Pest: Beech Blight Aphid - (Grylloprociphilus imbricator (Fitch))
A somewhat uncommon pest for Massachusetts has the potential to become an issue in certain years. It is a woolly aphid species known as the Beech Blight Aphid (Grylloprociphilus imbricator (Fitch)). Despite its natural range being from Maine to Florida, it is seldom seen here. When it does appear, however, it is usually in dramatic fashion. The aphid itself is a light bluish color but it amasses by the thousands on the twigs, small branches, and the undersides of foliage primarily of the American beech, Fagus grandifolia. Populations can become quite obvious as early as July but by September and October, they can be spectacular. Infested beech trees can appear to have their smaller branches and twigs covered with snow. In this regard, they look remarkably similar to colonies of the woolly alder aphid, which, as the name implies, is a pest of certain alders.
In addition to being occasionally abundant and showy, this species is capable of producing vast amounts of honeydew. This aphid excrement is plant sap that has gone through the insect's body where certain amino acids and other nutrients having been extracted. The rest is then expelled as waste onto the branches, foliage, understory plants, and the ground below. Certain fungi known as the sooty molds then colonize this honeydew and turn the substrate black. Oftentimes, given large populations of aphids, this sooty mold can be very thick and almost tar-like. Sooty mold fungi do not penetrate the epidermis of plants; they only derive nutrient value from the sugars in the honeydew that is on the surface of the plants. However, because of the copious amounts of honeydew produced by this aphid, the production of sooty mold can become severe and spectacular in its own right.
Another characteristic of this aphid is that it will raise the posterior end of its body and sway when it is disturbed. This action produces a dance-like effect that occurs throughout the colony. This phenomenon has led some to refer to this species as the "Boogie-Woogie Aphid." It is a unique experience to see hundreds, if not thousands, of these perform this defensive, yet highly entertaining, behavior.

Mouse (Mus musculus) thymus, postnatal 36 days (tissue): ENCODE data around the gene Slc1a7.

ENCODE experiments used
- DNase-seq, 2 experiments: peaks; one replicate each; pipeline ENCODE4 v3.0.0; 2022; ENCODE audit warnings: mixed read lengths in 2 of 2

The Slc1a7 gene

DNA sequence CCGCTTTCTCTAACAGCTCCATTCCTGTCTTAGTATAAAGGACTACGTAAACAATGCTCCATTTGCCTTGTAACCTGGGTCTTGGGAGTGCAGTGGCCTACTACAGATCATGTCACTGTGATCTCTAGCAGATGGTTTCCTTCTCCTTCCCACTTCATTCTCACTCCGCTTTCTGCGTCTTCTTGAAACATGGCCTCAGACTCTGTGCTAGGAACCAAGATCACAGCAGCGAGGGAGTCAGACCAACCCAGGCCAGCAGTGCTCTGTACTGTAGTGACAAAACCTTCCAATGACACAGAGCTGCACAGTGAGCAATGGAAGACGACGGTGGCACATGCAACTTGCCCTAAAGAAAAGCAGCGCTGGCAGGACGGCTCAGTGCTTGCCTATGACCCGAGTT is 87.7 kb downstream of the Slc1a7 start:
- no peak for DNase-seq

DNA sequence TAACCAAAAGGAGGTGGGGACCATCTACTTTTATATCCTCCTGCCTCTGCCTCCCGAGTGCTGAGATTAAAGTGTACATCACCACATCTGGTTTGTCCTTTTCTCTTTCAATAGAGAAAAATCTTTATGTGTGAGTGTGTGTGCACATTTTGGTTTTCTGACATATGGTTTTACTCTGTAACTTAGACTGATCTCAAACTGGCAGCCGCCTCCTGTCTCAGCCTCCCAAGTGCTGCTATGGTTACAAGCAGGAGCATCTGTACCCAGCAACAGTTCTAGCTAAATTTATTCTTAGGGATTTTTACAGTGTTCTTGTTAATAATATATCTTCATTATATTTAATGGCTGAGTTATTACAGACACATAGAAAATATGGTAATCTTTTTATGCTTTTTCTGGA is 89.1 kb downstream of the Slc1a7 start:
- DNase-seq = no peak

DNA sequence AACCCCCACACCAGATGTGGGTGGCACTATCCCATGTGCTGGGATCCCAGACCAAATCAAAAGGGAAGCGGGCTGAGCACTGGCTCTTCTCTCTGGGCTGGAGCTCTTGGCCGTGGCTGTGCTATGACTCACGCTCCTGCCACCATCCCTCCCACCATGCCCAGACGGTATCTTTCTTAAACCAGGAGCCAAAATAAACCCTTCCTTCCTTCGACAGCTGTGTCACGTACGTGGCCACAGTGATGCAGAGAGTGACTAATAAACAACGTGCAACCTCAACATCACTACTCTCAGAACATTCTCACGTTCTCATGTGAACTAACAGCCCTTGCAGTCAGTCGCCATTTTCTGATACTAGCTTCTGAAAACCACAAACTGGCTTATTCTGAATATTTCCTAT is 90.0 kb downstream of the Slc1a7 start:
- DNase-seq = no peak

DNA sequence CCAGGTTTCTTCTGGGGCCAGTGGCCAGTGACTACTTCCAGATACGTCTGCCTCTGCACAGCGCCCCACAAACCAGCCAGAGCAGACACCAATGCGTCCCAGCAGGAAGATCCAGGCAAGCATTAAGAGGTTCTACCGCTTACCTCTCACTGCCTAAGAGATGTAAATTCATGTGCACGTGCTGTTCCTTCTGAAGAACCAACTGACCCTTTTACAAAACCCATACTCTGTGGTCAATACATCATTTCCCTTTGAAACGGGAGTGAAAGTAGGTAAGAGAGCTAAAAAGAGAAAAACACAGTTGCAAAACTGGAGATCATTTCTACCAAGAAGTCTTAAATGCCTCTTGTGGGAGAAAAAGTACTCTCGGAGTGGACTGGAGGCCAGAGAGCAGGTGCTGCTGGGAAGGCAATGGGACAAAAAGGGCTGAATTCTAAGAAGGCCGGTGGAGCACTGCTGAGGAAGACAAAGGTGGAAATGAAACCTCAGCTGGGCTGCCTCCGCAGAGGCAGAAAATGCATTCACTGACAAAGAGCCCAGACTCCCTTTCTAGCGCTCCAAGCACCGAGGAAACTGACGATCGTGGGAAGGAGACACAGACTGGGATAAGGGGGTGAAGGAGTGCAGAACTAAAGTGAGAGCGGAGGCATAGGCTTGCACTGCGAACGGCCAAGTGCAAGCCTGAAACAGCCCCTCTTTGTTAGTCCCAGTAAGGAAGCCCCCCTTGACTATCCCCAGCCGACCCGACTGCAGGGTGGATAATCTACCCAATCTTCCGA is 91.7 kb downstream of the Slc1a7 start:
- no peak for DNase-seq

There is a lack of consensus as to the overall importance of this insect and its short or long-term effects on the health of the host plant. It has been speculated that heavy populations may kill smaller limbs of beech trees. Others suggest that smaller and/or distorted foliage may result from the feeding pressure imposed by this insect. Ultimately, there is no indication that this aphid causes any real serious harm beyond that of the vast amounts of aesthetically displeasing sooty mold. However, many of our trees have been experiencing drought stress and this may act as a compounding factor when coupled with exceedingly large populations of this aphid. Many different insects that have a piercing-sucking mouth type commonly attack American beech, which is a thin-barked tree. Other problem insects, such as oystershell scale and/or the beech tree scale may also be present, contributing more stress than individual trees may be able to withstand.
Effective treatments, if deemed necessary, include certain pyrethroid insecticides that have a quick "knockdown" effect, horticultural oil sprays (weather permitting), and insecticidal soap. Imidacloprid, utilized as a soil-applied, systemic compound, is generally very effective against aphid species. Imidacloprid requires many weeks from the time of application to the point where it is up into the stems and foliage where it can be ingested by feeding aphids. If chosen as a means for management next year, this product can be soil applied next spring once the soil temperatures are at or above 50 degrees F and the soil is not water-saturated from spring rains and/or snow-melt.
It is known that several natural controls, in the form of parasites, do exist and will ultimately reduce population sizes. In general, Beech Blight Aphid (BBA) populations remain high for 2-3 years. By looking closely within the tightly packed colonies of this aphid, one may actually see the limited presence of these parasites now. Research has shown, however, that BBA at a certain stage of development will actually attack and attempt to kill beneficial insects within their colony. Eventually, though, the natural controls will be effective in greatly reducing the population numbers of this aphid species.
Ants are often associated with densely packed aphid colonies such as these. They are interested in obtaining the sugar-rich honeydew as a food source. In other aphid colonies, ants will actually protect aphids by working to drive away parasites and predators that want to feed on or parasitize the aphids. In the case of the BBA however, ants are usually not found intermingling within colonies of these densely packed aphids. The ants are able to harvest as much honeydew from the ground or other substrates due to the copious nature of BBA honeydew production.
Written by: Robert Childs